Whilst your festival is very much part of your venue’s programming, it’s important to keep all of the information pertaining to it separate from your standard programming. This not only reinforces the idea that it is an event in its own right (allowing you to give the festival a brand and personality of its own) but it also makes it much simpler from a customer perspective to be able to find all of the information they need in one place.
Consider a microsite or webpage dedicated to your festival. An example is HighTide, who bring a lovely coastal feel to their HighTide Festival personality and brand, differing from their more urban and edgy general production brand, as well as splitting out events across two festivals.Another example is RADAR from Bush Theatre, which serves as a distillation of their day-to-day brand, offering up the freshest new writing. In each example, the events are clearly separated.
You can use whichever festival pricing structure you think will serve you best, but always remember to consider customer experience, and think about how best to make your festival a fun, exciting place to be. As a starting point think about the current pinch points that customers often run into when booking – keep your eyes and ears open for the same questions and queries, and think about how you can iron those creases out.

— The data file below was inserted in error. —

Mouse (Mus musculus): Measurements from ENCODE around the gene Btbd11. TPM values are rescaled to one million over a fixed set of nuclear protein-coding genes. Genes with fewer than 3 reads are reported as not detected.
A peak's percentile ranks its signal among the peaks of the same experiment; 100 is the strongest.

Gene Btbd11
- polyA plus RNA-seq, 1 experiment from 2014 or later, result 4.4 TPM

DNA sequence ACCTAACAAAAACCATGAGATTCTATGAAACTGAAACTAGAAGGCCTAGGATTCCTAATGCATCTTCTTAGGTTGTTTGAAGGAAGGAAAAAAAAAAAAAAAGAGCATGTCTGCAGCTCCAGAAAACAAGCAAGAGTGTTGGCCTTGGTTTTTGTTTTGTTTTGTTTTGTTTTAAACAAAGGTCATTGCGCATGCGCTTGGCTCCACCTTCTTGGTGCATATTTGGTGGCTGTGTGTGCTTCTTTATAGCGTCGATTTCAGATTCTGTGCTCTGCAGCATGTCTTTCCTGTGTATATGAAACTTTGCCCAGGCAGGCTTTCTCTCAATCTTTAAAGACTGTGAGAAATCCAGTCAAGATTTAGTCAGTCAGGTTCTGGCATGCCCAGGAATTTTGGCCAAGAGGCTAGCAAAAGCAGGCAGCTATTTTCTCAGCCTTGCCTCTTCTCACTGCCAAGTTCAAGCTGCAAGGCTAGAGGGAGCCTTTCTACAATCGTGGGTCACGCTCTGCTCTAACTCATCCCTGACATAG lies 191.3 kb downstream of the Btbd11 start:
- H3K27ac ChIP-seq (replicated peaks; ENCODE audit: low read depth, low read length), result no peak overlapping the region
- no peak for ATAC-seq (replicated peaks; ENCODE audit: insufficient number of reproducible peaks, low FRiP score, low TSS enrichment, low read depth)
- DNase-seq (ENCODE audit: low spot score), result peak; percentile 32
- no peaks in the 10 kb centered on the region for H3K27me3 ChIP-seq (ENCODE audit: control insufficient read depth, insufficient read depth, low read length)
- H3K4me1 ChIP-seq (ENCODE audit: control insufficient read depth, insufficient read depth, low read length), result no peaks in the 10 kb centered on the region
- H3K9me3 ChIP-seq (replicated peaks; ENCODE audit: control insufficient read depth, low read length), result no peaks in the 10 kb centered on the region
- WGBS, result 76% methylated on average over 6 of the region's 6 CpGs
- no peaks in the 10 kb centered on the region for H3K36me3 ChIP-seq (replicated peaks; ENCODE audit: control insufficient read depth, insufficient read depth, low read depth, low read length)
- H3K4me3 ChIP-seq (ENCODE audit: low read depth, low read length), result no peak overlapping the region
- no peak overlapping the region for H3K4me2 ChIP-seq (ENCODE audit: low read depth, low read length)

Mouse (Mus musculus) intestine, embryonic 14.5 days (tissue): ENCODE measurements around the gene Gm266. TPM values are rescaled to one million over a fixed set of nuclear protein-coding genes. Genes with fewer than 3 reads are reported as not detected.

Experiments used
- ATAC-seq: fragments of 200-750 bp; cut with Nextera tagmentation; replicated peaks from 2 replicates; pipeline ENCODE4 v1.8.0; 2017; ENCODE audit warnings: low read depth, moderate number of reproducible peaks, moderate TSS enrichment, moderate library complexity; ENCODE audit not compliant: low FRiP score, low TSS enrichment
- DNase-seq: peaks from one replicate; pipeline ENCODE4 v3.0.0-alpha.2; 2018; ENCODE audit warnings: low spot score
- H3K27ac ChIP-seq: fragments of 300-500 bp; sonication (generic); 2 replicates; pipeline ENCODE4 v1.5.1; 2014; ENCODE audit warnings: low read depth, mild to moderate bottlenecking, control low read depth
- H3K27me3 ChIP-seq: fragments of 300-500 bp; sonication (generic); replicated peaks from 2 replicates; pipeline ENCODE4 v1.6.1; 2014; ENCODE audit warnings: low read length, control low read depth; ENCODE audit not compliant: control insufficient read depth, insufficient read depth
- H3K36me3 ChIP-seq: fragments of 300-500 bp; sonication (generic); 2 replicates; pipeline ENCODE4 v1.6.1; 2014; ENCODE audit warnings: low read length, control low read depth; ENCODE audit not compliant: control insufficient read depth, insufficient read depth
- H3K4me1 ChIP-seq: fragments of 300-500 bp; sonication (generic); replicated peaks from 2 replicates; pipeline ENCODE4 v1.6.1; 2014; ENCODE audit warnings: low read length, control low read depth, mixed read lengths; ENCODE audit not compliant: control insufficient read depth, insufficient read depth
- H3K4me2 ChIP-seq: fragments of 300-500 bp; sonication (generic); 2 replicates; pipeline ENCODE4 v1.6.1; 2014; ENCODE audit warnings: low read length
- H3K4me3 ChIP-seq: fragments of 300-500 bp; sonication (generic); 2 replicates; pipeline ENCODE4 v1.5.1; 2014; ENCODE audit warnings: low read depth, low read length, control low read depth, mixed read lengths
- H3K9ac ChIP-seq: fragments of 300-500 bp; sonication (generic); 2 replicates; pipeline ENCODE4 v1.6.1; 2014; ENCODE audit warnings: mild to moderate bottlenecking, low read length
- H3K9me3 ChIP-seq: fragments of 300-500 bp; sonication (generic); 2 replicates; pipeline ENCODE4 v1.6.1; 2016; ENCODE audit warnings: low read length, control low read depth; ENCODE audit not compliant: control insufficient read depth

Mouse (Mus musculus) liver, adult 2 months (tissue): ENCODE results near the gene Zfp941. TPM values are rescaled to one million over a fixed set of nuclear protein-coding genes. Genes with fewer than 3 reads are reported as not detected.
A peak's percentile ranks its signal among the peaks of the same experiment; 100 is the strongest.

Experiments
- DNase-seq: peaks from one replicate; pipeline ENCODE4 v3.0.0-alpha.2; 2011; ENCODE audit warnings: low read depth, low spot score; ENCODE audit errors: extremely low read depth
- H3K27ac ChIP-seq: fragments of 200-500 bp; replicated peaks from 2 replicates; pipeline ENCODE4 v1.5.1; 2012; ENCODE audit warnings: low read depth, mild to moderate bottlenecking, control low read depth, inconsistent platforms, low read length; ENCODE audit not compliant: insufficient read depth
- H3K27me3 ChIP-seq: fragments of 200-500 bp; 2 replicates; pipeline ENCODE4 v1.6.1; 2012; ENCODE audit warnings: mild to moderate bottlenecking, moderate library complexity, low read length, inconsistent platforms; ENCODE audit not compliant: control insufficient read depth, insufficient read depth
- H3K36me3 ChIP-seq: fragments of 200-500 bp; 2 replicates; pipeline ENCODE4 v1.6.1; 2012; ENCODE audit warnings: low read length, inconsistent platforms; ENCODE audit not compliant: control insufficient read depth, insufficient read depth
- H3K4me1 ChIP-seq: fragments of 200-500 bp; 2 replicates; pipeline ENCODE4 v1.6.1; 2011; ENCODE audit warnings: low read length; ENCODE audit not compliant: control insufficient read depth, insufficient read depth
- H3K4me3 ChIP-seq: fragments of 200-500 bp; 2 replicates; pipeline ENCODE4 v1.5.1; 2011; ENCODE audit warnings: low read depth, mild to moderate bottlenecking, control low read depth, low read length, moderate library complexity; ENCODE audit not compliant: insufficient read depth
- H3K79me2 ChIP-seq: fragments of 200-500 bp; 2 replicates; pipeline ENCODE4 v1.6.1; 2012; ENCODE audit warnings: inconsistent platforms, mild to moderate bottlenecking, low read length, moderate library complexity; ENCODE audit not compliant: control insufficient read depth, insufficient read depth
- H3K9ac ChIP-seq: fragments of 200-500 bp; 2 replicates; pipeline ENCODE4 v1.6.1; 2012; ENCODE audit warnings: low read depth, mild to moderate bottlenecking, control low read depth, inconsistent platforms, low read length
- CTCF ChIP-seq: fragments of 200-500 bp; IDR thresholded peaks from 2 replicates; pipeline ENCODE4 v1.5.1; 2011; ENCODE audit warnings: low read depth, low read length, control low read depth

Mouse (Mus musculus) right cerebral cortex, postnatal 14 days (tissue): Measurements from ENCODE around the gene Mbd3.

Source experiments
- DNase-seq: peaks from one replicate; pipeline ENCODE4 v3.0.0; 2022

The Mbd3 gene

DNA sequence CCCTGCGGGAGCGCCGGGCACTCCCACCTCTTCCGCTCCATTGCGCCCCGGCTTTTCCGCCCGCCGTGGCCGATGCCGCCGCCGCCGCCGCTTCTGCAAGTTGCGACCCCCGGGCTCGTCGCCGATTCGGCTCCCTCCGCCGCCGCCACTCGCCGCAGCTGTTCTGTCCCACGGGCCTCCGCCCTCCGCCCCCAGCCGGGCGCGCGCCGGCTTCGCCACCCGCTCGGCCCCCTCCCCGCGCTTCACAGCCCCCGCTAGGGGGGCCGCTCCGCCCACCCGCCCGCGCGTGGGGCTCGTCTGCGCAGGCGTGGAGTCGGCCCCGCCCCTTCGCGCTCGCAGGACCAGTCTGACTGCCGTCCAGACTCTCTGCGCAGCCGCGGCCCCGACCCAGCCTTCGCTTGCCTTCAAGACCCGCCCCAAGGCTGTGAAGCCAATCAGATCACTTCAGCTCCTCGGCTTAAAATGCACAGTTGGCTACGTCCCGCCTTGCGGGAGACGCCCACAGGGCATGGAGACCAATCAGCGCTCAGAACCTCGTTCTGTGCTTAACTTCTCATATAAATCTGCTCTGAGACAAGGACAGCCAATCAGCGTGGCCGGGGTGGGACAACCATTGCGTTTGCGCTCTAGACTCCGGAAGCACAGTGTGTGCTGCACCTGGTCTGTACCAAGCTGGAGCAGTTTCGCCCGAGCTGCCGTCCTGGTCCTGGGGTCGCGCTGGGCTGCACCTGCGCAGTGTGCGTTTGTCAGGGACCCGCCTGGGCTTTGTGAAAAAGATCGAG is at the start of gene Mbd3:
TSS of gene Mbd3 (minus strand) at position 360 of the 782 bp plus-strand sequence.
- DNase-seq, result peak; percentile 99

To go a step further, try and think about a few common personalities and people that attend your theatre, from regular bookers who live locally to out-of-town young people who soak up the odd live art show, and try to narrow down what they might want and work that into your programming and event planning. Take some time out of your day to go through your own booking experience and think about how someone with limited understanding of the internet, or no reasonable way to visit your venue soon would be able to get what they need in advance.
There’s no 100% right way to create your pricing strategy for festivals but there’s no denying that a great experience provided – from picking up the brochure all the way through to packing up your tent – is what will get customers talking about your festival and dying to come back.
As always, get in touch with the Spektrix Support Team if you have any questions about how we can help you keep it simple.